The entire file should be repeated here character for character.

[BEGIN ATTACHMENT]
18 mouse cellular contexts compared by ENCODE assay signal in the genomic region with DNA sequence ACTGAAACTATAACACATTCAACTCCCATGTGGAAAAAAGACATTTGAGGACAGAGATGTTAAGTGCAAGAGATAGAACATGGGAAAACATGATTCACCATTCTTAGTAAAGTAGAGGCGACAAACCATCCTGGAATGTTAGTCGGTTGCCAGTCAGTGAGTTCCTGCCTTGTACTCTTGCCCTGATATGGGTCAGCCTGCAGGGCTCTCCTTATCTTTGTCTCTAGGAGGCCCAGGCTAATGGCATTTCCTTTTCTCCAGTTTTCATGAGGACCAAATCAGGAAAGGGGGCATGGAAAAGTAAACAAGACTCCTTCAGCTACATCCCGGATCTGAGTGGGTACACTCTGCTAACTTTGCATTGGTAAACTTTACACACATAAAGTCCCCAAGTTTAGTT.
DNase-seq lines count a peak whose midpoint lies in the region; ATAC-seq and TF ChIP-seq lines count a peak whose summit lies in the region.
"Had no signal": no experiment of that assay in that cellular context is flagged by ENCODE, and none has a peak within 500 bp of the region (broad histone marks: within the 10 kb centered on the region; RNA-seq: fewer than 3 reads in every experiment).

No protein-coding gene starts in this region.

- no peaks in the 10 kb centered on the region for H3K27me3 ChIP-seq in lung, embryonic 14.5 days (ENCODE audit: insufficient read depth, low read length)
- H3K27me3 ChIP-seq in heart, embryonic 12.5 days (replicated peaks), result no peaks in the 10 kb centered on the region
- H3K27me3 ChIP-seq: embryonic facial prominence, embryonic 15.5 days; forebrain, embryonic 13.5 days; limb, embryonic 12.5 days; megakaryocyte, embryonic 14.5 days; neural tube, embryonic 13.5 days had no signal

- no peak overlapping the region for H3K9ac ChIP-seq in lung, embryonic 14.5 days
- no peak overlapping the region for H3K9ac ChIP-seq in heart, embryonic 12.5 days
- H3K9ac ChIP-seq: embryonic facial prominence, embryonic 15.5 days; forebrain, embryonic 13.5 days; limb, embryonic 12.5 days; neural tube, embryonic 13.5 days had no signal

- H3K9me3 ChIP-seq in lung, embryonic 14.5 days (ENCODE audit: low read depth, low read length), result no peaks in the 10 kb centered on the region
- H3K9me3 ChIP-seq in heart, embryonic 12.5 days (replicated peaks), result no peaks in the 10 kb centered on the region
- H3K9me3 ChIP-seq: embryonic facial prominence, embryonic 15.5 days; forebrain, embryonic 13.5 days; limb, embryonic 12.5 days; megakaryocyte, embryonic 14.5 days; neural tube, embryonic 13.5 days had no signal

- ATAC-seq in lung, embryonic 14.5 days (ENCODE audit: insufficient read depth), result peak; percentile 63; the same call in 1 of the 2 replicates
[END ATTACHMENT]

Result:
18 mouse cellular contexts compared by ENCODE assay signal in the genomic region with DNA sequence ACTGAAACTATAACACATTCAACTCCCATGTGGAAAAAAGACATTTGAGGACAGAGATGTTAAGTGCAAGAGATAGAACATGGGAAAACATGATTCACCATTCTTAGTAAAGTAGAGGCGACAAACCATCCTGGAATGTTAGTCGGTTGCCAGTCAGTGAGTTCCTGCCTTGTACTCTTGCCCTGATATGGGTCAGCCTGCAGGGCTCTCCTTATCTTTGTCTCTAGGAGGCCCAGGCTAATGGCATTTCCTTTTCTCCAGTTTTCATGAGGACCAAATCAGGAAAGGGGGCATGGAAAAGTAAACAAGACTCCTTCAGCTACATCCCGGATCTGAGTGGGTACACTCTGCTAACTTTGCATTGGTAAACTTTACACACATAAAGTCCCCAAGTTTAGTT.
DNase-seq lines count a peak whose midpoint lies in the region; ATAC-seq and TF ChIP-seq lines count a peak whose summit lies in the region.
"Had no signal": no experiment of that assay in that cellular context is flagged by ENCODE, and none has a peak within 500 bp of the region (broad histone marks: within the 10 kb centered on the region; RNA-seq: fewer than 3 reads in every experiment).

No protein-coding gene starts in this region.

- no peaks in the 10 kb centered on the region for H3K27me3 ChIP-seq in lung, embryonic 14.5 days (ENCODE audit: insufficient read depth, low read length)
- H3K27me3 ChIP-seq in heart, embryonic 12.5 days (replicated peaks), result no peaks in the 10 kb centered on the region
- H3K27me3 ChIP-seq: embryonic facial prominence, embryonic 15.5 days; forebrain, embryonic 13.5 days; limb, embryonic 12.5 days; megakaryocyte, embryonic 14.5 days; neural tube, embryonic 13.5 days had no signal

- no peak overlapping the region for H3K9ac ChIP-seq in lung, embryonic 14.5 days
- no peak overlapping the region for H3K9ac ChIP-seq in heart, embryonic 12.5 days
- H3K9ac ChIP-seq: embryonic facial prominence, embryonic 15.5 days; forebrain, embryonic 13.5 days; limb, embryonic 12.5 days; neural tube, embryonic 13.5 days had no signal

- H3K9me3 ChIP-seq in lung, embryonic 14.5 days (ENCODE audit: low read depth, low read length), result no peaks in the 10 kb centered on the region
- H3K9me3 ChIP-seq in heart, embryonic 12.5 days (replicated peaks), result no peaks in the 10 kb centered on the region
- H3K9me3 ChIP-seq: embryonic facial prominence, embryonic 15.5 days; forebrain, embryonic 13.5 days; limb, embryonic 12.5 days; megakaryocyte, embryonic 14.5 days; neural tube, embryonic 13.5 days had no signal

- ATAC-seq in lung, embryonic 14.5 days (ENCODE audit: insufficient read depth), result peak; percentile 63; the same call in 1 of the 2 replicates